During early conversations with our client, we felt it was important to stop talking about ideas and to actually stand in front of some examples already realized in proven. In order to describe our intentions to the client, we found it useful to provide tangible examples — what we call a collection of “best practices.” Willie Logan, Christian, Germane, and I headed out to the Rural Studio located in Greensboro, Alabama, to study the work produced by students and faculty at Auburn University. As an alumna of the Rural Studio, I knew the tour would provoke lively discussions amongst our team in our rented SUV as we covered many miles of the so-called "Black Belt" of the South (named due to the color of the soil).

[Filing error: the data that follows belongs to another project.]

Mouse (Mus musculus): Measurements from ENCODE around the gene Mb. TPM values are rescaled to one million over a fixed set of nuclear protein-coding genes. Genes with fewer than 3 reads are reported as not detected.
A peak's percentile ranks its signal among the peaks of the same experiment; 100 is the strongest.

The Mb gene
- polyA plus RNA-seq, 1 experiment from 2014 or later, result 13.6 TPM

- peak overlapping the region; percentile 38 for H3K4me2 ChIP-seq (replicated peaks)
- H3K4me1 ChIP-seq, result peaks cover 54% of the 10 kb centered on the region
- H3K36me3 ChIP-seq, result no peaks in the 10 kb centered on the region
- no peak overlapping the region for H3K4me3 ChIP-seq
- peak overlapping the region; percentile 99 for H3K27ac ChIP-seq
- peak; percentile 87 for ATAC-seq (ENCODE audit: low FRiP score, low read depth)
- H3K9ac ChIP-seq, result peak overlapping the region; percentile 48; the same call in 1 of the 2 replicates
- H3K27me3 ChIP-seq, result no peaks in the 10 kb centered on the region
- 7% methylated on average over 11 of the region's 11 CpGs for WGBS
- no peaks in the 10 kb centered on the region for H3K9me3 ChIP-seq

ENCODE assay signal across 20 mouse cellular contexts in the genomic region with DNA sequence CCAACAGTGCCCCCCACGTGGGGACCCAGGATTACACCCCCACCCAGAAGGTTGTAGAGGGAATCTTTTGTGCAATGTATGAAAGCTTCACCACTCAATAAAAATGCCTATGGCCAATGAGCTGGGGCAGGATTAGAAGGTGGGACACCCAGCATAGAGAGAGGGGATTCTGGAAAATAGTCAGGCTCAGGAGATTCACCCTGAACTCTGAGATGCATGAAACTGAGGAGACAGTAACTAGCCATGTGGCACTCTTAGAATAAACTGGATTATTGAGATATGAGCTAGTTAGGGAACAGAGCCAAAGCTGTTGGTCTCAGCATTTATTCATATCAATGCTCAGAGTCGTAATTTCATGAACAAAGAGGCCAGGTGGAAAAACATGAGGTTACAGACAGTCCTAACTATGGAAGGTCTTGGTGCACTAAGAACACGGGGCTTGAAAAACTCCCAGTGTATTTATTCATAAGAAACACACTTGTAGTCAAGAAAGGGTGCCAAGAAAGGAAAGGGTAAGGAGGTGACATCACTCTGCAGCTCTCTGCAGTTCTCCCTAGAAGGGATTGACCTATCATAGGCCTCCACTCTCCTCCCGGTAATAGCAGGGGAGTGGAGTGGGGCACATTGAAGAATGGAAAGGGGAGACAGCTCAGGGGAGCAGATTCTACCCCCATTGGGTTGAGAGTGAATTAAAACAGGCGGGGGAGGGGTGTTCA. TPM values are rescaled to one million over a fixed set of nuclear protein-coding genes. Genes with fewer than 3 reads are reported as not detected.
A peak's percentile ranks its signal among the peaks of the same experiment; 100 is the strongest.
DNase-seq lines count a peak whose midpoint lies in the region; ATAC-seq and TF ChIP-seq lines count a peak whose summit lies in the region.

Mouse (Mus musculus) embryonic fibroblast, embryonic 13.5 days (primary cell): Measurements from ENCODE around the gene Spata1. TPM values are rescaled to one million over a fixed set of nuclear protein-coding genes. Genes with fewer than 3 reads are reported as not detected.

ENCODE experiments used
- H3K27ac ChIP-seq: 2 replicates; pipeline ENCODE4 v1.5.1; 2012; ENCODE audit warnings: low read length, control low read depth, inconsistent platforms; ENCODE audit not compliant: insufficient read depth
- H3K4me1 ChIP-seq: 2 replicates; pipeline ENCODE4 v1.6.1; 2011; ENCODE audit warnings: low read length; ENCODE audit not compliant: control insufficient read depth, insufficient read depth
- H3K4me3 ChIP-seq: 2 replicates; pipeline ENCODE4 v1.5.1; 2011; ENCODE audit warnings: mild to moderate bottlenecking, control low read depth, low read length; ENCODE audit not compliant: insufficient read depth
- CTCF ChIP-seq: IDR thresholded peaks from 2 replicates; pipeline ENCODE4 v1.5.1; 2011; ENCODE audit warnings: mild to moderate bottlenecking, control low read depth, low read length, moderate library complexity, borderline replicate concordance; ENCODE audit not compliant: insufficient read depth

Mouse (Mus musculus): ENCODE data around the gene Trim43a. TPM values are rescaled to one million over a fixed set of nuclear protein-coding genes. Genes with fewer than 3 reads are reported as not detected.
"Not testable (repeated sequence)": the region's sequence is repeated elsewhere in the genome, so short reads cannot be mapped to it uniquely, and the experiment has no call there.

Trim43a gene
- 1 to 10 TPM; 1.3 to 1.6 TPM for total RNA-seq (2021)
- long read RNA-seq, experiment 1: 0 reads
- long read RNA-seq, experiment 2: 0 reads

At its best, the Rural Studio is an architectural experiment that foregrounds the social and economic complexities of our world. These experiments are disciplinary and highly imaginative strategies about cross-programming and how to build in poverty stricken communities. The buildings constructed at the Rural Studio are not bare minimum spaces for the underserved of rural west Alabama, instead they are bold and deeply rooted in the “real” allowing all citizens the opportunity to have an “architect.”
We spent two days touring projects: Boys and Girls Club of Akron, HERO, Newbern Volunteer Fire Department, Hale County Dog Pound, Safe House Museum, and Perry Lakes Park. During our long drives, we found ourselves critiquing projects that didn’t seem to work and admiring those that capitalized on resources. For us, Made in Opa-locka needs much development to be a success. We welcome the challenge!
-- Jennifer Bonner